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20110308 International Womens Day ADDC Special Edition Newsletter


ADDC SPECIAL EDITION NEWSLETTER – MARCH 8th 2011

The first IWD was observed on 19 March 1911 in Germany following a declaration by the Socialist Party of America. The idea of having an international women's day was first put forward at the turn of the 20th century amid rapid world industrialization and economic expansion that led to protests over working conditions.

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For a detailed list of International Women's Day events globally refer to http://www.internationalwomensday.com/events.as

 

 

 

 

 

 

 

 

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Follow the International Women's Day Twitter feed at http://www.twitter.com/womensday

 

 

 

 

 

 

 

 

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For more information see http://www.internationalwomensday.com/about.asp

 

 

 

 

 

 

 

 

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International Women’s day fact sheet available on: http://www.internationalwomensday.com/iwd_factsheet.pdf (Source: IWD web page)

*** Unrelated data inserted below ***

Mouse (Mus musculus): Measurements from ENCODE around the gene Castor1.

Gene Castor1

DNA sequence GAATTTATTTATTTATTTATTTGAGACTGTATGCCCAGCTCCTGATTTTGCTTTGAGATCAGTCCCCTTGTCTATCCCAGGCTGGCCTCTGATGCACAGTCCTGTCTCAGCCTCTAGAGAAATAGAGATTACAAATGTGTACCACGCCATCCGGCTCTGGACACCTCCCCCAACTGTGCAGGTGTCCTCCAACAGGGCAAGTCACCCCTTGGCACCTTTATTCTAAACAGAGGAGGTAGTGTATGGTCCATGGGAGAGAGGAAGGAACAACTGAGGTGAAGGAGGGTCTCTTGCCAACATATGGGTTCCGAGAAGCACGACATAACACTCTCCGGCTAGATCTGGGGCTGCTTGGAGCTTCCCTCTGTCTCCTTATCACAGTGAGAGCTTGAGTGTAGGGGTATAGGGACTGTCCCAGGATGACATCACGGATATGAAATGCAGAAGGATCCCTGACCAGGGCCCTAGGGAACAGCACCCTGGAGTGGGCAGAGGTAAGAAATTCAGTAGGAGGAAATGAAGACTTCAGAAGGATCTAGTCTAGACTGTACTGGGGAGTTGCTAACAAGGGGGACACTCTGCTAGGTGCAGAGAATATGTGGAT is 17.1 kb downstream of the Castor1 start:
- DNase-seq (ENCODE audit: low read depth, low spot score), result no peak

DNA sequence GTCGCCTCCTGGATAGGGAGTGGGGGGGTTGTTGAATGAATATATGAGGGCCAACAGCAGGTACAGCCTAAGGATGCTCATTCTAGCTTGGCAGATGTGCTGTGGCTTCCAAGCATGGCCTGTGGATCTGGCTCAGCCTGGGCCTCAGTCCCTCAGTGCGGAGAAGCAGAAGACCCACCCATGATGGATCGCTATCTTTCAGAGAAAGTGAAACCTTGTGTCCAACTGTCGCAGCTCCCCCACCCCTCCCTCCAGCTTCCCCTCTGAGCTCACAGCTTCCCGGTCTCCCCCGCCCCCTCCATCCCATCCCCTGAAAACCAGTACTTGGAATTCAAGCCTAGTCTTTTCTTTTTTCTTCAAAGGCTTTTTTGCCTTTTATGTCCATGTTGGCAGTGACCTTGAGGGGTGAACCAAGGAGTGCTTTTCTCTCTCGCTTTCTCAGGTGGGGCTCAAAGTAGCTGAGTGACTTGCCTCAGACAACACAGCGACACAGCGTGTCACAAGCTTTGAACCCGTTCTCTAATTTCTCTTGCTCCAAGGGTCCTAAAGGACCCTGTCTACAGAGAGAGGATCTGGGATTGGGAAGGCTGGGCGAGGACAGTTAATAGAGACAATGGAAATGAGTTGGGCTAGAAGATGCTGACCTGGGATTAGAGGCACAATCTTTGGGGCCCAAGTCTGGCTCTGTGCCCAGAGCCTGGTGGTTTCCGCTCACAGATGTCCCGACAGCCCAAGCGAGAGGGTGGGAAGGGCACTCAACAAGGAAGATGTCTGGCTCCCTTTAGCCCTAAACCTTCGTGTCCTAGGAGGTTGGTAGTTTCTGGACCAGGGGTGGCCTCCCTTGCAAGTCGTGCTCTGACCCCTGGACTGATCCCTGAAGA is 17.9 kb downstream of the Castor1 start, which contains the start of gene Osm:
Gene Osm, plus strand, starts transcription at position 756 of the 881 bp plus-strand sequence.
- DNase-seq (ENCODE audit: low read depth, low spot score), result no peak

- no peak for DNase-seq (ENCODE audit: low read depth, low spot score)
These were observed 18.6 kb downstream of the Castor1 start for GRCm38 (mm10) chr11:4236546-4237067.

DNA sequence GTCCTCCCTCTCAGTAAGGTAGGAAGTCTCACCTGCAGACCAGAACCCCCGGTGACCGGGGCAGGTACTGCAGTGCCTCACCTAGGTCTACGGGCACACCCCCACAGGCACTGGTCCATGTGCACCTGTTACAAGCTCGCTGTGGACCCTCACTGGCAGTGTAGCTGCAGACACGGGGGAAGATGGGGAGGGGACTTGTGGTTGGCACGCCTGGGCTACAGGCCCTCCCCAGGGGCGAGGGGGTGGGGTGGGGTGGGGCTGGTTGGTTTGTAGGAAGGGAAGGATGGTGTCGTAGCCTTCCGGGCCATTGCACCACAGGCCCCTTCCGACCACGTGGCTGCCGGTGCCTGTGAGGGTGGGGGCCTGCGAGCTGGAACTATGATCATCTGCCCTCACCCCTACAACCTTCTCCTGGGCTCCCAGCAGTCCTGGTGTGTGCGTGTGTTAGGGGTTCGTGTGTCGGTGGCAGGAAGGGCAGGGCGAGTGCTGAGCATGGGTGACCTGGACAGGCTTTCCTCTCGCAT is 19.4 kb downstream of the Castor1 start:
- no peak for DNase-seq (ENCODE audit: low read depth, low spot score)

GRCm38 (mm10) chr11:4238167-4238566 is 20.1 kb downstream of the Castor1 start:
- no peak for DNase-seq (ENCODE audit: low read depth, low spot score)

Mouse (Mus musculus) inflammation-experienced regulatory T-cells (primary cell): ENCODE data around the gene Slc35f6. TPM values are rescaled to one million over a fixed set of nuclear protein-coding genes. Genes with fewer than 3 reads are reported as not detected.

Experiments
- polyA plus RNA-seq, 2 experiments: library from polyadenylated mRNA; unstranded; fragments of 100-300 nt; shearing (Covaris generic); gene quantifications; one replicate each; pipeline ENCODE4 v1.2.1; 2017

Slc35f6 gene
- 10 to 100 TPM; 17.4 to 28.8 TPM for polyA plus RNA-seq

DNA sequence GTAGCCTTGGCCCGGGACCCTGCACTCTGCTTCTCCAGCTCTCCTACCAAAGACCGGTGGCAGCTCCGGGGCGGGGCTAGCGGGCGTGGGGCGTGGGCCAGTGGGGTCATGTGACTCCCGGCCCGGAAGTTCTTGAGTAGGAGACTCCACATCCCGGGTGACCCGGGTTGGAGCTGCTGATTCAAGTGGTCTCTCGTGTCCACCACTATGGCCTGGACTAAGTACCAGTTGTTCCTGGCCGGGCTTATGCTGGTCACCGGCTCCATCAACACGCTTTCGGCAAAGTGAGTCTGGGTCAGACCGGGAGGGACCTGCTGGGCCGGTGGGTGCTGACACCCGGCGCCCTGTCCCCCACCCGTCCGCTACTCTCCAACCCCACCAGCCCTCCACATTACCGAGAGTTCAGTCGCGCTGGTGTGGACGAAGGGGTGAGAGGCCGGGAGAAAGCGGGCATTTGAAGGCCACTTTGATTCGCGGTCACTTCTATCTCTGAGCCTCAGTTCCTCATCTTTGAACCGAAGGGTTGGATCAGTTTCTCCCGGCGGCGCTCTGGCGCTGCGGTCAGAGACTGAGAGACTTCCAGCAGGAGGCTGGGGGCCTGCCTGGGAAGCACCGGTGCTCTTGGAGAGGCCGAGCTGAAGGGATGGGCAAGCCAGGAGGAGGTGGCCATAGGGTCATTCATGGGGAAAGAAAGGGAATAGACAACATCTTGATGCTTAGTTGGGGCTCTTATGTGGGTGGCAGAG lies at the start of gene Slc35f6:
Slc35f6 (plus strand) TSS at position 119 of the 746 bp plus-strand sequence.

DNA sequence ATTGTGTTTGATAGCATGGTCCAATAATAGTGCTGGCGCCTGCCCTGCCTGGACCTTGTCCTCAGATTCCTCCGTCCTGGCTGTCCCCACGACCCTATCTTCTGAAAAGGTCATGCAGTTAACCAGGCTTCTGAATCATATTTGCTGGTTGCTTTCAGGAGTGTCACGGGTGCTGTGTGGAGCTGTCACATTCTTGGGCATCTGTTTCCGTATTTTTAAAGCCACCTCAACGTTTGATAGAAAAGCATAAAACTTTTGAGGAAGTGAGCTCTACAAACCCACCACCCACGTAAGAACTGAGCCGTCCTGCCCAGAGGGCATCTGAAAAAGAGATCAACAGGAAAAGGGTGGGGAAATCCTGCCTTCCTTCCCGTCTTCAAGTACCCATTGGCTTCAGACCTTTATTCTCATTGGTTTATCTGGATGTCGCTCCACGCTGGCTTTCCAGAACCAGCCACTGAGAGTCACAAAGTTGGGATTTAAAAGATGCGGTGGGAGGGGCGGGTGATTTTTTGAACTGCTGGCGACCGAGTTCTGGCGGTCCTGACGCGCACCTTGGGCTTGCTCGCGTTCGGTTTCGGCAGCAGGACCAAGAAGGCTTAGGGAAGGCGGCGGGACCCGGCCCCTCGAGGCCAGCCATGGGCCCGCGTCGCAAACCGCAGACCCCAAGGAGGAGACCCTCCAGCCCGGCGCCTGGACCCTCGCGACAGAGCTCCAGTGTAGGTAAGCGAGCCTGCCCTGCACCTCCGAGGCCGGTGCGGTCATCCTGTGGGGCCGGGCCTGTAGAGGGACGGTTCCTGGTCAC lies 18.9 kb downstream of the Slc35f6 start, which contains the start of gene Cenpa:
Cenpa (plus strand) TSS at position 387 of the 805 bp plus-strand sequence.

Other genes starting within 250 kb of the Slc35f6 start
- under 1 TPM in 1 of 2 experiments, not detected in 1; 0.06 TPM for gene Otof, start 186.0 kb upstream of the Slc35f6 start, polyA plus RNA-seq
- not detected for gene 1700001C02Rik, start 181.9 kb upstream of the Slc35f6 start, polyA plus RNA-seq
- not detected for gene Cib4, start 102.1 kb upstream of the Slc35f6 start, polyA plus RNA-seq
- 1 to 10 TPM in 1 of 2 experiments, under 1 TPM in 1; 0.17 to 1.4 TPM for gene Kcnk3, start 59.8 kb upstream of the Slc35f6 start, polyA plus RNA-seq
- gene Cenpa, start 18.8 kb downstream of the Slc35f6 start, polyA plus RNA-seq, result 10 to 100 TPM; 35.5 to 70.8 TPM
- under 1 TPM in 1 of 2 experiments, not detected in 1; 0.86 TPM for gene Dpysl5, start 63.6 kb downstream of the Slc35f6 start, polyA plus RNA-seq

International Women's Day celebrates the economic, political and social achievements of women past, present and future and, in particular, the right to vote for women. International Women's Day honours the work of campaigners of women’s rights, celebrates women's success and reminds us of inequities still to be redressed. The first International Women's Day event was run in 1911. 2011 is the Global Centenary Year. Despite great achievements in the past 100 years, significant inequities persist.

Women are more likely to be poor and have less access than men to education and paid employment. Women are disproportionately affected by mental health, behavioural and social conditions including depression, anxiety, sexual and domestic violence and substance use. Pregnancy is a particularly vulnerable time. Annually on this day, hundreds of events are held throughout the world to inspire women and celebrate their achievements. ADDC bring you a snap shot of events and issues that are being highlighted on this day. We invite you to let us know how you celebrated the day and promoted the efforts, achievements and issues of women in developing countries.